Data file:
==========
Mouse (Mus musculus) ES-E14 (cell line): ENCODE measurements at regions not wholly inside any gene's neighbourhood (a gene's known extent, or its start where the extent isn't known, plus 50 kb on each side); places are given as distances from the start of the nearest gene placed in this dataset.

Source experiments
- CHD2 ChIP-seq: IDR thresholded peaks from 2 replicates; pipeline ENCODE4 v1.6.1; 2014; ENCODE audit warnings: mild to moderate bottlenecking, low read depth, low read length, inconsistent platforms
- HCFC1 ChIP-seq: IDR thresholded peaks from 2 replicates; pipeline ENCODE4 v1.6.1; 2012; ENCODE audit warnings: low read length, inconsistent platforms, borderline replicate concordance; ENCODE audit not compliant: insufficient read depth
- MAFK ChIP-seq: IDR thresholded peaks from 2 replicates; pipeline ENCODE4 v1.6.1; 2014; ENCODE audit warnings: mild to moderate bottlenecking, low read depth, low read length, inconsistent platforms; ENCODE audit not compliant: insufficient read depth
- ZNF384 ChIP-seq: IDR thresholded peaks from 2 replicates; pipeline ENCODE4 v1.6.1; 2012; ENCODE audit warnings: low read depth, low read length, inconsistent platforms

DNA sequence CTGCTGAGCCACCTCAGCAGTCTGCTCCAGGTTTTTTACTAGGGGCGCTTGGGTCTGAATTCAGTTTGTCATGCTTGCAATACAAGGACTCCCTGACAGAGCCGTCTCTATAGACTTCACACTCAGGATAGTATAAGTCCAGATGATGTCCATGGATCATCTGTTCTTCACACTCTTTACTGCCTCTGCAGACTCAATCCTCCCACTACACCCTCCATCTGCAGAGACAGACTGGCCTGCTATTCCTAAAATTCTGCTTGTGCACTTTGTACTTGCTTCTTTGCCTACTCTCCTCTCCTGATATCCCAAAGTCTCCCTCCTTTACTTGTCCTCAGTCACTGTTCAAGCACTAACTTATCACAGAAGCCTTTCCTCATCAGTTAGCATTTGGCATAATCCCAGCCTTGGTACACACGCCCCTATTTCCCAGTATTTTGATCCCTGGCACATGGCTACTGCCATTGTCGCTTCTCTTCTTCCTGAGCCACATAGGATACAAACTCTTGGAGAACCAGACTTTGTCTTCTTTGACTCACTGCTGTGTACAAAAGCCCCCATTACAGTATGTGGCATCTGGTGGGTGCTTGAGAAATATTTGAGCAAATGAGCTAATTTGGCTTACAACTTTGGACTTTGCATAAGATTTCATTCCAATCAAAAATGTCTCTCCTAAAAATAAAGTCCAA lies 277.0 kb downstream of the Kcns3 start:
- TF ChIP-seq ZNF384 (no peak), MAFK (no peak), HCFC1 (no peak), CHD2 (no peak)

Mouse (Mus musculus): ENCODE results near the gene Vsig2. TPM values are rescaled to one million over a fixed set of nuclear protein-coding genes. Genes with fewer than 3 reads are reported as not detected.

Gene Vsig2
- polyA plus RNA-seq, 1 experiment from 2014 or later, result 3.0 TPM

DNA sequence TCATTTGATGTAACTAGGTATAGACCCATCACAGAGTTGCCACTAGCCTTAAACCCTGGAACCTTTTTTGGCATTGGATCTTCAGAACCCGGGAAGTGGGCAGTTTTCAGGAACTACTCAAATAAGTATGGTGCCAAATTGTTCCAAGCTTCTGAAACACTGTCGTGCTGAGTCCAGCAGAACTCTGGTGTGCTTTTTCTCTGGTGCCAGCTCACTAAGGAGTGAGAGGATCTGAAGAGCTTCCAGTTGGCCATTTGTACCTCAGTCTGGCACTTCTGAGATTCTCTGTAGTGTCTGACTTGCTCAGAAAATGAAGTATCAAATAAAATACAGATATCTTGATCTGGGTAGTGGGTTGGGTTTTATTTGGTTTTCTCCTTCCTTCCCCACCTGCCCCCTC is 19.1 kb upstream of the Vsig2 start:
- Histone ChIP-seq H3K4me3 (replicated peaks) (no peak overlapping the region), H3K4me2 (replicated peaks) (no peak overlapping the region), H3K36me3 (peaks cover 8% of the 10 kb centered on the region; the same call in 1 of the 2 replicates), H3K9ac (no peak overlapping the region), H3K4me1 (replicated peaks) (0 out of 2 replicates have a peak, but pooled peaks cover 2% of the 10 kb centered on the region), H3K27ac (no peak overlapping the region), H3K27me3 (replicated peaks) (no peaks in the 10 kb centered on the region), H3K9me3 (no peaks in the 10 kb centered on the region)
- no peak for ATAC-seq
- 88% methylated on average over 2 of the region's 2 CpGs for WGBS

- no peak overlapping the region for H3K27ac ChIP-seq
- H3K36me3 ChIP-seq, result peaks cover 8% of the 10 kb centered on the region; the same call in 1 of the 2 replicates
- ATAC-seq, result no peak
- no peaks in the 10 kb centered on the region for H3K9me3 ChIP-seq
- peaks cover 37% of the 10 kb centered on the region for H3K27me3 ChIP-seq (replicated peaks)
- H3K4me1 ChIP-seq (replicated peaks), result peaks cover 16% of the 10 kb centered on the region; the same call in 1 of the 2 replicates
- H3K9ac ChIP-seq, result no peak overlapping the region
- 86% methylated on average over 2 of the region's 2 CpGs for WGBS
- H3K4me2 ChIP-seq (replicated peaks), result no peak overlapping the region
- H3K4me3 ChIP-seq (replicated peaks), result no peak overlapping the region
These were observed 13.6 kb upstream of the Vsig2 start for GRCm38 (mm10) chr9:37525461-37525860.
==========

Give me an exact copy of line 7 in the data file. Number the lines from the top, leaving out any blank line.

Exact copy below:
DNA sequence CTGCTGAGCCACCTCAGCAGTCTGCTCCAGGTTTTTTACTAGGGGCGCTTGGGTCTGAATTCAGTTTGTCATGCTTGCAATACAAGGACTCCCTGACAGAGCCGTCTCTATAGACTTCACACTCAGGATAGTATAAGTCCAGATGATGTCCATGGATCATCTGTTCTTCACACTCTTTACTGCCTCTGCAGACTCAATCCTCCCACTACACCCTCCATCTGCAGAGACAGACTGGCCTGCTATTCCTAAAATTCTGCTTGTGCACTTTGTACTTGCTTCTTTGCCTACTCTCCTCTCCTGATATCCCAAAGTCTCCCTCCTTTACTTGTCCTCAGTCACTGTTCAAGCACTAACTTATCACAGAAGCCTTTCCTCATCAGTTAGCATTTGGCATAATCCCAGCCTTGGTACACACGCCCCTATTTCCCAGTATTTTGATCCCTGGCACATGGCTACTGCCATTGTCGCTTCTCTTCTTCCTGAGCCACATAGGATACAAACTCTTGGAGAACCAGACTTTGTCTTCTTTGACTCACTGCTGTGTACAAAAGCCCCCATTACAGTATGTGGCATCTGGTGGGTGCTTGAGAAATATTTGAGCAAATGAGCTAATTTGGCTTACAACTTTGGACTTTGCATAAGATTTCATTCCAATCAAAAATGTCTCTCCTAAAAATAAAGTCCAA lies 277.0 kb downstream of the Kcns3 start: